Not funny, JC!

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On a rapid decline... and do we really need to see the wife?

On a rapid decline…
and do we really need to see the wife?


I’ve just had a tough time trying to get through Jackie Chan’s CZ12 on the plane today. It was a film that made me extremely sad.

In this day and age, it’s embarrassing that producers – (and I’m talking about you JC and you, Huayi Brothers – can think it is OK to give audiences such tacky, childish fare.

Yes, at this point, if my film buddies were to be reading this, they’d say the film made a ton of money at the Chinese box office. But surely pride and professionalism should still count for something?

You know, it was a great premise: Art dealers trying to control prices by cheating and crime (yeah, welcome to the real world) and, at its heart, the moral question of whether looted national artifacts should be returned to their countries.

Jackie plays the master thief with a conscience (but of course). He has his merry men (and woman) but don’t ask me who because they’re so two-dimensional that they should be folded into paper cranes and sent swimming down the river.

It could have been a good caper, but instead the director had to take little sojourns into 1980s Jackie Chan territory where bad puns were cute. Given that they’ve written in high-falutin’ gadgets and that Jackie has become the more hip-sounding “JC”, you just have to scream WHHHYYYY?

Why the silly hysterical gweipor? Why stupid pirates on a desert island, and why on earth is one of them made up like Captain Jack Sparrow? There’s not a lot of rhyme or reason to it; just seems to be a feeble attempt to get cheap smirks (not even laughs).

I’m still traumatized  by the revelation that the coy offscreen “girlfriend” that JC was mooning after is actually real-life JC wife Lin Fong-chiao. Maybe the question I should be asking is why make the film at all?


Ending on a Nobu note




It seems apt that I should start this blog with a first posting on Armani Nobu in Milan. So, after days of extreme bloodletting in the shops (and too much pasta), I decided to indulge at Nobu on the eve of my departure. It helps, of course, that the restaurant is just around the corner from the hotel. Admittedly, it seems a bit silly for the hotel not to have an indoor connection to the restaurant which is essentially in the same building.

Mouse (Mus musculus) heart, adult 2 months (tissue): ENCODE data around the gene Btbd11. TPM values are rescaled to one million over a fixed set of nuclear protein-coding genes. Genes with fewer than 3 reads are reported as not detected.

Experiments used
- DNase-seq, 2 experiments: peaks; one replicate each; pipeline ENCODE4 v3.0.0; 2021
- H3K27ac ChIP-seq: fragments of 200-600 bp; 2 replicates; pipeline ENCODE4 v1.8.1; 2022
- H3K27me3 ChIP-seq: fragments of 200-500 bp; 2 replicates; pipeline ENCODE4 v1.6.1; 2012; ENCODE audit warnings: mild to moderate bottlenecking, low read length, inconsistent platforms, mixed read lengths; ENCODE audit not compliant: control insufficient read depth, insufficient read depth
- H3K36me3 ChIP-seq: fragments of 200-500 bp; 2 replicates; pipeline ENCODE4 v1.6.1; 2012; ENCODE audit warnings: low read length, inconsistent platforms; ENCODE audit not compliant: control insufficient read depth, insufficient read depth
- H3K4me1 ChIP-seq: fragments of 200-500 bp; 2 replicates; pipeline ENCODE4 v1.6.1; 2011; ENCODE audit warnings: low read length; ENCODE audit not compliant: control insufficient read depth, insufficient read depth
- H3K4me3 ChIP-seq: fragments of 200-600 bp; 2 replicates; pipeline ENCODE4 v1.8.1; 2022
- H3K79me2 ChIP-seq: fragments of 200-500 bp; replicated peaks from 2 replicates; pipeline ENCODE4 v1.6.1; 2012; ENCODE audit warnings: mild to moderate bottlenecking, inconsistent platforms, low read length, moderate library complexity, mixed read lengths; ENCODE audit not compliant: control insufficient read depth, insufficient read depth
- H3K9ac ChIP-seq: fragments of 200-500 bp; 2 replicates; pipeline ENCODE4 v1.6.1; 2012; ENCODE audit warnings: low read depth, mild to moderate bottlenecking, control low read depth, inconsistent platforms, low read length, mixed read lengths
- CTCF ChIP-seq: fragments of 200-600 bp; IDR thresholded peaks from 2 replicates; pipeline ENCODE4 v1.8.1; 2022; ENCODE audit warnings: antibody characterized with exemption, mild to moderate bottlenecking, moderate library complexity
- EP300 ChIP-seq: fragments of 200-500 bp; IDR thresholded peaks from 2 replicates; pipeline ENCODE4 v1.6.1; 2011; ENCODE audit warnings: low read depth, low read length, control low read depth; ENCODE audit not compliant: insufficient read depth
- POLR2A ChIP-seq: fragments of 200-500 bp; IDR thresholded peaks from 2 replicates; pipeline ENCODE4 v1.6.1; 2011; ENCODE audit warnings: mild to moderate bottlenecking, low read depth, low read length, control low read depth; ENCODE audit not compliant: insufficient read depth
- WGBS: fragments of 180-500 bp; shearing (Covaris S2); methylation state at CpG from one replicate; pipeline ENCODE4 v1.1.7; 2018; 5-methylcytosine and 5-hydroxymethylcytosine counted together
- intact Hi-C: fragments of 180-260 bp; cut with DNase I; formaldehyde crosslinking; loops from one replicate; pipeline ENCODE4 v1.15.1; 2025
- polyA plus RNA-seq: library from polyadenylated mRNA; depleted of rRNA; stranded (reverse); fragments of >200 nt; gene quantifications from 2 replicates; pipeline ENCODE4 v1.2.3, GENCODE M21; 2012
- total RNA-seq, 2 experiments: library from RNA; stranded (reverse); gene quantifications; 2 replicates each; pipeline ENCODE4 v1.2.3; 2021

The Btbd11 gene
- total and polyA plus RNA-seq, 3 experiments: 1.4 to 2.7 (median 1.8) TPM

The restaurant is surprisingly no frills. It’s comfortable enough but nothing that could be accused of being overly opulent. Rather than figure out what dishes to order, I chose the omakase menu. I had to settle for the 100 euros set since the 140 euros one was not available. I’m glad I did though, the six-course meal was more than enough for one and was a pretty good deal. I recently spend about $1600 on a wagyu dinner at Inakaya; I wouldn’t do it again.

It seems ironic that I have never eaten at the Nobu in Hong Kong. Actually, given the magazines I do, it seems ironic that I haven’t been invited by the Intercon, oh well.

I hate looking at Japanese menus; it just takes too much brainpower to order so many minuscule dishes, so of course I opted for the omakase menu. The 100€ or the 140€? I debated, but the choice was already made for me: the 140€ set was not available. I was glad cos the cheaper set was quite substantial.

The salmon tartare was delicious. The freshly chopped fish sat on a base sauce of expertly mixed wasabi and soy sauce that perfectly balanced the sweetness of the salmon.

I had no idea that the simple four slices of yellowtail sashimi would transport me to sashimi heaven. The fish was sliced to a solid thickness giving it an almost crunchy texture when chewed, but it was the sesame and ginger sauce that sealed the deal for me.

My first disappointment of the night was the vegetables taco that came as part of the sashimi salad. The wrap was dry and the lettuce slightly bitter, yeuch. The tuna slices and the prawn were much better, although not spectacular.

The grilled cod was tender and succulent, but not a lot different from those at any upscale Japanese restaurant in HK, unlike the hearty beef teppanyaki that came after. The beef sirloin was perfectly done as was the accompanying variety of mushrooms that came with. All this was topped off with a dessert of fresh fruits, green tea gelato (yum!) and warm chocolate cake.

Together with a large sparkling water and yomeshu, my bill came up to 117€, which I thought was pretty decent. It wasn’t the pretentious molecular meal I’d expected. Just a very wholesome traditional Japanese meal that hit the right spot.